Who was Joe? Bishop Sandri Was Our Wiseman
Fr Robert Kinena Ndungu MCCJ, Pretoria – At Bishop Joe Sandri of Witbank’s funeral, the homilist posed the question: “Who was Joe?”
Bishop José Luis Ponce de León of Manzini, Swaziland, with his question, went deeper and deeper to bring to the fore all that any artist would to flesh out the portrait of Bishop Sandri.
When artists create, they bring into existence what is already conceived in their minds. They look at a log of wood or boulder and see in it the statue of a great figure like Prometheus or the Statue of Liberty; they look at a piece of canvas and see in it a great painting, such as “The Last Judgement” by Michelangelo or Rembrandt’s “The Return of the Prodigal Son”.
And Bishop Ponce de León, with his every word, just as the fine strokes of a painter’s brush or the chipping of a sculptor’s chisel bring out the final product, brought to life memories of the late Bishop Sandri.
While the Roman saying “Of the dead, say nothing but good” has been wholly embraced by all cultures, recalling the testimony of Bishop Ponce de León and those of many different people who attended Bishop Sandri’s funeral, I believe the Roman admonition concerning the dead needed no application.
Bishop Ponce de León reminded us of Bishop Sandri’s determination to restore dignity to the people of God, especially refugees and immigrants. This was demonstrated by his statement to Italian authorities: “You complain about refugees — unless you need them to work for you or use them as prostitutes!”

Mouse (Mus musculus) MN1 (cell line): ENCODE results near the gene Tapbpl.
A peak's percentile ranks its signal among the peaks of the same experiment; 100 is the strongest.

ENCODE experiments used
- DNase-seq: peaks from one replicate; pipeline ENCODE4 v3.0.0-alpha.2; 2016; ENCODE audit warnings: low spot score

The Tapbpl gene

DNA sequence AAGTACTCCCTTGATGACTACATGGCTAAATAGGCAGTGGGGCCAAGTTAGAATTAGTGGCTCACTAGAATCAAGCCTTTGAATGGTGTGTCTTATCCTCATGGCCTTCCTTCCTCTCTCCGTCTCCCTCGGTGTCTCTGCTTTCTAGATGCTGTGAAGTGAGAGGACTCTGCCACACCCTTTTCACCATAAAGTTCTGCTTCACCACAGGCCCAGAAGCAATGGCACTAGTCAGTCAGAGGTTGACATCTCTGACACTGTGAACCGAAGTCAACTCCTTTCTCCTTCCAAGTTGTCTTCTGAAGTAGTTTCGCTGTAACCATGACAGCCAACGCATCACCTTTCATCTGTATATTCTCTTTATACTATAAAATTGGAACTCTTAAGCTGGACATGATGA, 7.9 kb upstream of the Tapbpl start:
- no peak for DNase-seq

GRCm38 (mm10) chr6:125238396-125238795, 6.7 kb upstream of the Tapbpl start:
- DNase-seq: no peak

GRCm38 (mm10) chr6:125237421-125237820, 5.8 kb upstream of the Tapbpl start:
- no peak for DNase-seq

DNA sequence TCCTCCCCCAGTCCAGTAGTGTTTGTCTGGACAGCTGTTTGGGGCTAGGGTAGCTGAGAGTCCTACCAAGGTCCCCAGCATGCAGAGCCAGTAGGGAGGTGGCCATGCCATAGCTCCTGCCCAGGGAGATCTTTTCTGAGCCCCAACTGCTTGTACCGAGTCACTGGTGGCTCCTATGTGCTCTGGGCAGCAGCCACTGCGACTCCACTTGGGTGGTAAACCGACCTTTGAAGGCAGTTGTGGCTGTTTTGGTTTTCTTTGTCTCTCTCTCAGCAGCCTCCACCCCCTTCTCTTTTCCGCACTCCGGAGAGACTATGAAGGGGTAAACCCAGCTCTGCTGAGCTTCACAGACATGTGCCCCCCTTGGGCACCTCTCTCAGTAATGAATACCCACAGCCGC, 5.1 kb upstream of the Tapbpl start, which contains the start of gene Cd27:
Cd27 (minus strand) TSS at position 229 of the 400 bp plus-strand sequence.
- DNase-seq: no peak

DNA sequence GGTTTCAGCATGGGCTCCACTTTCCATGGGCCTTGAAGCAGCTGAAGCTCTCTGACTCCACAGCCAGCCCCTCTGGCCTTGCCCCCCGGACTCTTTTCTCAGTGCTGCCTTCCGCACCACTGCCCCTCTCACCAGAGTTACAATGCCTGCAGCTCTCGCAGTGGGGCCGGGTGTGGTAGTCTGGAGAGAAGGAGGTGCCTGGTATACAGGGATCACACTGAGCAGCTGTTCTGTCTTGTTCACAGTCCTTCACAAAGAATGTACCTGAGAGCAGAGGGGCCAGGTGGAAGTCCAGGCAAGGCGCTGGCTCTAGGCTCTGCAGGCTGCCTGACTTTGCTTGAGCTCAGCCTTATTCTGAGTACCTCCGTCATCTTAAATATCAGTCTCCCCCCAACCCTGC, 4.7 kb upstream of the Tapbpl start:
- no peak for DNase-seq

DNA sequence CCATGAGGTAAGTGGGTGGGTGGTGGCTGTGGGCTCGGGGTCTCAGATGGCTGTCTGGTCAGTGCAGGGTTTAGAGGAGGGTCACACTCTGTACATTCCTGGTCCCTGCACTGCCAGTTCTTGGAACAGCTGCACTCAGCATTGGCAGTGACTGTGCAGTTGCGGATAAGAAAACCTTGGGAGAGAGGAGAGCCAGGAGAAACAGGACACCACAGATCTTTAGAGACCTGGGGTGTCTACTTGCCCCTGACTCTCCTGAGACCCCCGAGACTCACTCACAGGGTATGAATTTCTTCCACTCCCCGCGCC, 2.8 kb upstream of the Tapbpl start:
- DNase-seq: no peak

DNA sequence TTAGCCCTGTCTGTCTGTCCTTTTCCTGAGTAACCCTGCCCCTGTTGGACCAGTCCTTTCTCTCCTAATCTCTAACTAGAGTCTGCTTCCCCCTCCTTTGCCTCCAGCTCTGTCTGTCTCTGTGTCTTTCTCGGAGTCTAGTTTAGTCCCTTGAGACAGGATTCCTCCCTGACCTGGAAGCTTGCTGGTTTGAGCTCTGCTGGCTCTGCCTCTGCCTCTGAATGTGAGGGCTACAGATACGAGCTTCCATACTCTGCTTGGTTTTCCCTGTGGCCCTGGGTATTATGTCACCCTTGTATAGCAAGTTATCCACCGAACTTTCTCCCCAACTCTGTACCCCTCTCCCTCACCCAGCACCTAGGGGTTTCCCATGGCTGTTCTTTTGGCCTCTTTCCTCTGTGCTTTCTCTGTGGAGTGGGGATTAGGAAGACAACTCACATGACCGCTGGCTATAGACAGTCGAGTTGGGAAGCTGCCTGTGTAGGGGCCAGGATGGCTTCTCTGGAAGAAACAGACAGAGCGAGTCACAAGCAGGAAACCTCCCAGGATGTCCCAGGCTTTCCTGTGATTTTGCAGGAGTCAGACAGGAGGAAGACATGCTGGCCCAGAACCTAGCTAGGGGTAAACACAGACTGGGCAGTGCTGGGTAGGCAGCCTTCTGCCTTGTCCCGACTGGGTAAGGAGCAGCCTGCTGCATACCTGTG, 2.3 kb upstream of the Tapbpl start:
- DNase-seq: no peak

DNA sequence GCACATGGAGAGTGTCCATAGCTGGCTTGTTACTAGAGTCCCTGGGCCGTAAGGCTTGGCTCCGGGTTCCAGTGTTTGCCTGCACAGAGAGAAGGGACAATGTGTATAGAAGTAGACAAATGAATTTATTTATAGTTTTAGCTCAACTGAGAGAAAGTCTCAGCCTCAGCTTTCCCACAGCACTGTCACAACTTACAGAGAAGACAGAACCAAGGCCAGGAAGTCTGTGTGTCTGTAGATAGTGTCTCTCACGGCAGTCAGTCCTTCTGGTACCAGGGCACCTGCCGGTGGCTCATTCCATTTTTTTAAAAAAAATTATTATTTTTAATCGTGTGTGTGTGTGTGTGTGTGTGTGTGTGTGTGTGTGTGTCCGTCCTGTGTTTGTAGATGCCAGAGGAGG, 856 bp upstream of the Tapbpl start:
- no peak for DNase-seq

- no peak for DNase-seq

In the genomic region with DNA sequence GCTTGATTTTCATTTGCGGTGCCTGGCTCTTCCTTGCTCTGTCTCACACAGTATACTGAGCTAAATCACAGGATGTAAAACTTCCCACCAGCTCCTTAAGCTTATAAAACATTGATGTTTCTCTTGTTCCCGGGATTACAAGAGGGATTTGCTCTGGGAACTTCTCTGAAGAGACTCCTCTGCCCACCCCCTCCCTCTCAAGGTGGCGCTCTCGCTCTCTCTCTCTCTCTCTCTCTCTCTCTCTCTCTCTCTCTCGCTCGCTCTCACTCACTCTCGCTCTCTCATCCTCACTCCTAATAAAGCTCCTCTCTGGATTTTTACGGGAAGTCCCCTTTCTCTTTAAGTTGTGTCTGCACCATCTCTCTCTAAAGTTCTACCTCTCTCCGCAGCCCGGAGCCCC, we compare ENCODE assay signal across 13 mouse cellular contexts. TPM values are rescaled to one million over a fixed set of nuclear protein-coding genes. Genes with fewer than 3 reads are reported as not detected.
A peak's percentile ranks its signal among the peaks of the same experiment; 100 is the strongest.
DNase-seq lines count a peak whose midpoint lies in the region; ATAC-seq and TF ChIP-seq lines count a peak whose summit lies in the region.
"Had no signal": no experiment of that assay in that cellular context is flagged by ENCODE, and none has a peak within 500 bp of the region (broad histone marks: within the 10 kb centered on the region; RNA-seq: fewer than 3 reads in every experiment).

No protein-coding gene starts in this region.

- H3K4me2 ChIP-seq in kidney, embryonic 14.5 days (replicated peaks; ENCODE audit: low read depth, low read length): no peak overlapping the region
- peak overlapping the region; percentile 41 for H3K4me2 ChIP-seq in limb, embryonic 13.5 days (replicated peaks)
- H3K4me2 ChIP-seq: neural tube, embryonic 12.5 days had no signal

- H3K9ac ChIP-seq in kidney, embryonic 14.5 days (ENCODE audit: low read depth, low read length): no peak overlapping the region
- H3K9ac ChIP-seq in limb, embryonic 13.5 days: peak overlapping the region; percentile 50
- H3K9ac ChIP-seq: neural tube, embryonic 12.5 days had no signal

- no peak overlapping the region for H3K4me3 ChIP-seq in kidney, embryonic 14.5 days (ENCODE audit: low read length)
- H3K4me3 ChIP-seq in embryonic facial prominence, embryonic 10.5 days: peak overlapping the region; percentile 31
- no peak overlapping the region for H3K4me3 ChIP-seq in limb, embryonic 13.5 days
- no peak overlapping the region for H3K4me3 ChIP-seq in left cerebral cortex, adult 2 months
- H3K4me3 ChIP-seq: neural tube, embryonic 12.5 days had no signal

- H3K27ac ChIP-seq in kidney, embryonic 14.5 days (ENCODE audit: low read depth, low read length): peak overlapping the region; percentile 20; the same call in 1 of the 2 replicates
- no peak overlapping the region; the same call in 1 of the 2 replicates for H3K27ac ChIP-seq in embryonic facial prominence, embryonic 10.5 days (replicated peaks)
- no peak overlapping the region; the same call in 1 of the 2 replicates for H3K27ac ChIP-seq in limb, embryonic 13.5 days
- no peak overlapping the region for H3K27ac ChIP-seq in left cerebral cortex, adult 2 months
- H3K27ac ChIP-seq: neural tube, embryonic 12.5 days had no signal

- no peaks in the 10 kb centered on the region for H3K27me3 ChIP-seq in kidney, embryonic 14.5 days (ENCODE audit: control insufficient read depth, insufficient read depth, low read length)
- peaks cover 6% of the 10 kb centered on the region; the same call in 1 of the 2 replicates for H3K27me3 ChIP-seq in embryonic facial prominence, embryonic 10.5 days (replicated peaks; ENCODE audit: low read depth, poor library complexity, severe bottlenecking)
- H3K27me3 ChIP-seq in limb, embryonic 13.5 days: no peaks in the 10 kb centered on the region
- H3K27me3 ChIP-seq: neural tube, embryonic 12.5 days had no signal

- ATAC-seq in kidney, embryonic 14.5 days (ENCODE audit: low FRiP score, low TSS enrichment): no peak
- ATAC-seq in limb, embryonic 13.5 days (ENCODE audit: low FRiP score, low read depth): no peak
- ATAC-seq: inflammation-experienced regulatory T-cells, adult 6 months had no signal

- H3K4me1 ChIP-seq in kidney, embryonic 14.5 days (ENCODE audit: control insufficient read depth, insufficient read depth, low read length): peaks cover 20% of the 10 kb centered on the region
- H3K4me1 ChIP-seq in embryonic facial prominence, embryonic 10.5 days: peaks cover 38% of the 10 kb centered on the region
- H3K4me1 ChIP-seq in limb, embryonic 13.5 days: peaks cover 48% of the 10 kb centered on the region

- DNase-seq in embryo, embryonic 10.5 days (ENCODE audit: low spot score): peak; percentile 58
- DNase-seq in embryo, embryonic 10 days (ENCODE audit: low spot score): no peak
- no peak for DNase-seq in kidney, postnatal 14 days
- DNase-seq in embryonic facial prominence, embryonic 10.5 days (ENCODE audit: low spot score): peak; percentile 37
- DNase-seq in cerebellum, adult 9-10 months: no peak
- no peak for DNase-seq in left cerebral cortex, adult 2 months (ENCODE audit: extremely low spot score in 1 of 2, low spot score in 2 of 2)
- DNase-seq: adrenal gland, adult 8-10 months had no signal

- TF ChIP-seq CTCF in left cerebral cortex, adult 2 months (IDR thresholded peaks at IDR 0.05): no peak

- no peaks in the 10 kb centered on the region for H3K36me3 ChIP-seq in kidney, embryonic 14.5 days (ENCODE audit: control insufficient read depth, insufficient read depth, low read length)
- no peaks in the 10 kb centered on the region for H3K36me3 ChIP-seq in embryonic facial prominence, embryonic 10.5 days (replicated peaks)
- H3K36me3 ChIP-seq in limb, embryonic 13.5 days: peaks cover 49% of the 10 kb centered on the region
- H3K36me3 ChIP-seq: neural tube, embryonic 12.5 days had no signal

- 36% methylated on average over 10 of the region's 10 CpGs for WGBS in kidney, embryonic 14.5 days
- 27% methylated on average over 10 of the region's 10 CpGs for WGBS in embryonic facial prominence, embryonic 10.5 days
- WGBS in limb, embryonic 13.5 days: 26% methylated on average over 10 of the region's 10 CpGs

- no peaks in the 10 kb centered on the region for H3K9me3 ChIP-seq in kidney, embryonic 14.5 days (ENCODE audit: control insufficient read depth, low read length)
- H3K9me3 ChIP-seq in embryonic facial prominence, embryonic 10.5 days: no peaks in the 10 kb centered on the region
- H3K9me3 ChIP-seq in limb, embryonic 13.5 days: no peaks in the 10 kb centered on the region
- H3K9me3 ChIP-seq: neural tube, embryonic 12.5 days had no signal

There was also Bishop Sandri’s availability to the college of bishops, priests, religious, and laity; his immediate responses to e-mails from the SACBC secretary-general; his attention to details that might have been overlooked in meetings; his proverbial joy and good sense of humour; his engagement with local politicians and his fight against corruption, as attested by eMalahleni mayor Lina Malatji; and his mastery of the local languages that enabled him to speak to the heart of the people.
Bishop Ponce de León presented Bishop Sandri as a good shepherd and pastor, a teacher and leader, a Comboni missionary charged with founder St Daniel Comboni’s vision of evangelising Africa with Africans.
Indeed, Bishop Sandri was a Wiseman pointing his finger to the sky for us and giving us a map that would lead us to treasure.
His Lent came early, and his Passion was long. He died on the feast of the Ascension, a solemnity that reminds us that death is not annihilation but transformation of life.
Now that he is gone, we are free either to look where he was pointing us to; or, like fools, look at his finger; or frame the map and thus never find the treasure; or gather courage and embark on the arduous journey of finding it.
The choice is ours.
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